This work provides the education planner with an introduction into the use of a time phased linear programming manpower model as it pertains to teacher demands at the provincial and national level. We first explain model fundamentals and then propose the use of such a model to provide keen insights into potential futures regarding a state’s education system. Then, we provide a case study that delves into the Afghanistan education system providing insights into teacher training capacity issues as well as potential disparities across genders and provinces. A modification of the model to provide sensitivity analysis regarding policy, assumptions, and uncertainty is also presented, which demonstrates the power of linear programming as a decision tool within the realm of complex policy analysis.

University Planning: A Conceptual Challenge

By: Ronald A. Lindahl

Most authorities on educational planning and change recognize that each situation is somewhat unique and that in complex organizations, like universities, a blend of approaches is necessary. Following the premise of the need for universities to approach planning from multiple perspectives, the purpose of this paper is to briefly explore the unique nature of universities and how this helps to define the considerations that must be taken into account when deciding which planning approaches should be used.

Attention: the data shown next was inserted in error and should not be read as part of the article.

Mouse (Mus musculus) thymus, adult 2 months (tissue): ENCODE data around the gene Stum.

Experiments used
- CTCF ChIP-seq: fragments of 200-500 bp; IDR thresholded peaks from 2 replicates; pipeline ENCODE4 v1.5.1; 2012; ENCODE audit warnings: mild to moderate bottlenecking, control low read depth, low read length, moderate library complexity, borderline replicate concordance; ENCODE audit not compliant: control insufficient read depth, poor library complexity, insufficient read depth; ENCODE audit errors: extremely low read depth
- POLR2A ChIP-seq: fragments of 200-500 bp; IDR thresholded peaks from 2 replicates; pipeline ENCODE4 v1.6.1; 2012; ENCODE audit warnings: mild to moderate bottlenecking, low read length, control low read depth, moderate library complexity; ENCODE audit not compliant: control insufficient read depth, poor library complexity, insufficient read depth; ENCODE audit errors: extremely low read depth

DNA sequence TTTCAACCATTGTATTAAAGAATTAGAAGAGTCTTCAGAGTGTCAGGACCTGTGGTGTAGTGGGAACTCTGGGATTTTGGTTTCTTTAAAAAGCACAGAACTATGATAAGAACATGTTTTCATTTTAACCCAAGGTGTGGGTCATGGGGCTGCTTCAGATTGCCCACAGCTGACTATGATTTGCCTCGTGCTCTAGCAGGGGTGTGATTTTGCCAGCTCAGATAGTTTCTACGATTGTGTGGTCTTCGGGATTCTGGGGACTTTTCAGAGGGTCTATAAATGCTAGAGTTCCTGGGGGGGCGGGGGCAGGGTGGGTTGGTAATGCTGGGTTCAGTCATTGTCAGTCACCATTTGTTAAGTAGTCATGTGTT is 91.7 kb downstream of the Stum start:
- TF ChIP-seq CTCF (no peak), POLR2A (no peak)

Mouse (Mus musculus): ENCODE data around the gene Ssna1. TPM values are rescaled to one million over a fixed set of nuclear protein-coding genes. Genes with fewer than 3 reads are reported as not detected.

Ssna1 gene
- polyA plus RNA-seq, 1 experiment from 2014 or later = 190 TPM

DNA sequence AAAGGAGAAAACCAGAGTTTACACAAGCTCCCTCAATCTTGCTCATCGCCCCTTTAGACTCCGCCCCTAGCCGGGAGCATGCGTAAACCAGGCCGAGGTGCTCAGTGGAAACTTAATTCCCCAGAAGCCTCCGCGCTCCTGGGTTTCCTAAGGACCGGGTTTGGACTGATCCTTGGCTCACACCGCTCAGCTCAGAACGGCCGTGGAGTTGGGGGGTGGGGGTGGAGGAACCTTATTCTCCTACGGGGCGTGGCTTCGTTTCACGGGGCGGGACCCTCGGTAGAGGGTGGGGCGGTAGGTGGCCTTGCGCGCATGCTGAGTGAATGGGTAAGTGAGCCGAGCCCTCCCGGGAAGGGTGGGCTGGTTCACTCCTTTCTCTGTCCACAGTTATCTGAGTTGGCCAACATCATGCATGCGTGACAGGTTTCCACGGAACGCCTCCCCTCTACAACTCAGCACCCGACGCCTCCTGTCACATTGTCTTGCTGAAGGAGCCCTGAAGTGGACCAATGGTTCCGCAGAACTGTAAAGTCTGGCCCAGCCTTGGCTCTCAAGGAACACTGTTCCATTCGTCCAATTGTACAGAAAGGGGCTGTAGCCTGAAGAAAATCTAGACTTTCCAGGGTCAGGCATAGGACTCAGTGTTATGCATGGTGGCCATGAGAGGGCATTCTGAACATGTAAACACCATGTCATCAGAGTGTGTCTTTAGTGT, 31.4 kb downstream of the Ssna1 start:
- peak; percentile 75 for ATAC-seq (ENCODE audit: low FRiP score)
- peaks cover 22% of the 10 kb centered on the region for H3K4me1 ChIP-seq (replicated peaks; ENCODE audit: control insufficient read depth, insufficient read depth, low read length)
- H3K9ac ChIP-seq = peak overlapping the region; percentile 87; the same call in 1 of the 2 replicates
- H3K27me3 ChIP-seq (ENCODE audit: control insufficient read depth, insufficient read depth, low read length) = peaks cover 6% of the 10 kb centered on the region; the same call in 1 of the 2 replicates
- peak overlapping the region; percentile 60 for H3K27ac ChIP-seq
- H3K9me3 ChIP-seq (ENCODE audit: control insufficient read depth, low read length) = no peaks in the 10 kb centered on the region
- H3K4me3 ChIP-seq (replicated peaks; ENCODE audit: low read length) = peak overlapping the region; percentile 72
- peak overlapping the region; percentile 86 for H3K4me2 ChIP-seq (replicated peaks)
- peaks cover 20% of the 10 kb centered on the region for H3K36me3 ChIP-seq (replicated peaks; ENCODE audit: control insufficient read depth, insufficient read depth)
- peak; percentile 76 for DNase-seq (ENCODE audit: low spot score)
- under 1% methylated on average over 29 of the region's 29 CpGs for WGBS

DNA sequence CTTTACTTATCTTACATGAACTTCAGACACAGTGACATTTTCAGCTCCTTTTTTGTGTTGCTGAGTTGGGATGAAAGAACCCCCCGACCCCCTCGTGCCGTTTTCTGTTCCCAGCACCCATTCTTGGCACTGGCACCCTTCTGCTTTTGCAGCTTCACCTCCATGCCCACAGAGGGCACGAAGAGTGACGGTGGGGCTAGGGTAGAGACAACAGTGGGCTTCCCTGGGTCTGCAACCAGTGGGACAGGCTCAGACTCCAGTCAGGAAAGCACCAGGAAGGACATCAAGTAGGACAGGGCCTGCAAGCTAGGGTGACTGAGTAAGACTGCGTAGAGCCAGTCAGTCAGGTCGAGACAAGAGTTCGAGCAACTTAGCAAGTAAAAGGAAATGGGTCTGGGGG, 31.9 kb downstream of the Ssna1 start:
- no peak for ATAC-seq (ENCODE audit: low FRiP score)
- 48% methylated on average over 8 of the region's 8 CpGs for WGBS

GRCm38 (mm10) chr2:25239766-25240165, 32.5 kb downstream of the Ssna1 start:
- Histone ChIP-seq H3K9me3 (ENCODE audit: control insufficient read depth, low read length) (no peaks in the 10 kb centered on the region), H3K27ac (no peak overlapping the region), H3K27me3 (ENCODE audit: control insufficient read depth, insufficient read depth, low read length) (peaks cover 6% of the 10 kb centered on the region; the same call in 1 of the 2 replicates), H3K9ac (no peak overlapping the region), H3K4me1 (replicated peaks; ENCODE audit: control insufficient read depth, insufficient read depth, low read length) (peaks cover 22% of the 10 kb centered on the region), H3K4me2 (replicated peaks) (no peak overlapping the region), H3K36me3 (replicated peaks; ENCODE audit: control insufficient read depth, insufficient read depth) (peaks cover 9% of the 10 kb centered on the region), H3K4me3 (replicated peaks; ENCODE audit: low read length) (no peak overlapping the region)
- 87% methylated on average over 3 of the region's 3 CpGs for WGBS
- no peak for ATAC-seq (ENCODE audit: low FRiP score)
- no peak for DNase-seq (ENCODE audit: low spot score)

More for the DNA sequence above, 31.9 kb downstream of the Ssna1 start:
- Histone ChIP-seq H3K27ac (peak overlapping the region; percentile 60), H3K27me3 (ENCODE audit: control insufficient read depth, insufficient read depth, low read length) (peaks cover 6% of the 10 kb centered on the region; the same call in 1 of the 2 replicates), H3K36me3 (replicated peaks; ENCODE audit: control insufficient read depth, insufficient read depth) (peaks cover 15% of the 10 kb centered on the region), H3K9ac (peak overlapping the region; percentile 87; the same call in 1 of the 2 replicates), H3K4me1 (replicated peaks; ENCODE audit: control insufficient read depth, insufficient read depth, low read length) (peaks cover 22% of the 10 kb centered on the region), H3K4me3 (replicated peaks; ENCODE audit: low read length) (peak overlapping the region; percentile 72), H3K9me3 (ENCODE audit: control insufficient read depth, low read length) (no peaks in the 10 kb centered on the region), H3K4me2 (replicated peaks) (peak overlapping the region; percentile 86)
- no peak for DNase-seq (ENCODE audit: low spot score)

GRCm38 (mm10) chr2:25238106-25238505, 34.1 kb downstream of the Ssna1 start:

To accomplish this purpose, two primary frameworks are blended: Birnbaum’s classic text on the characteristics of universities and Bolman and Deal’s four frames for analyzing organizations (structural, human resource, political, and cultural). Against this backdrop, various approaches to educational planning are examined, e.g., incremental, bounded rational, comprehensive rational, mixed scanning, and developmental, to discern the situations and conditions under which they are appropriate for university planning. The overall conclusion is that due to the complexity of university characteristics and the need to examine the university’s needs and conditions through each of the four frames, university planners must be well versed in all approaches in order to select the one(s) most appropriate for a particular planning endeavor.

Detrimental Effects of White Valued Walls in Classrooms

By: Kathryn J. Grube

Contrarily to color research, white values of paint are the most commonly applied finish selection on classroom walls today. White walls have been used in American schoolhouse settings since the first discovered paint, also white, was invented and made available some two hundred years ago. Originally, white paint was seen as hygienic and structured in demeanor, and was used as an agent to enhance visual capabilities in closed settings due to dark-hued building materials and an absence of electricity. Since then, using white paint for classroom wall finishes has remained as a perpetual design tradition that is causing a disservice to our academic and educating potentials. White walls are proven to cause detrimental psychological effects, such as anxiety, disruptive behaviors, lack of focus, and depressive moods to students and educators that spend time within the space. These types of effects dull-down learning capabilities and discourage morale. Color research has proven these negative facts for over a century now, but white walls remain constant in our educational facility design from a fallacy of misperception largely due to tradition, misinformation, and ease of maintenance. The question is why.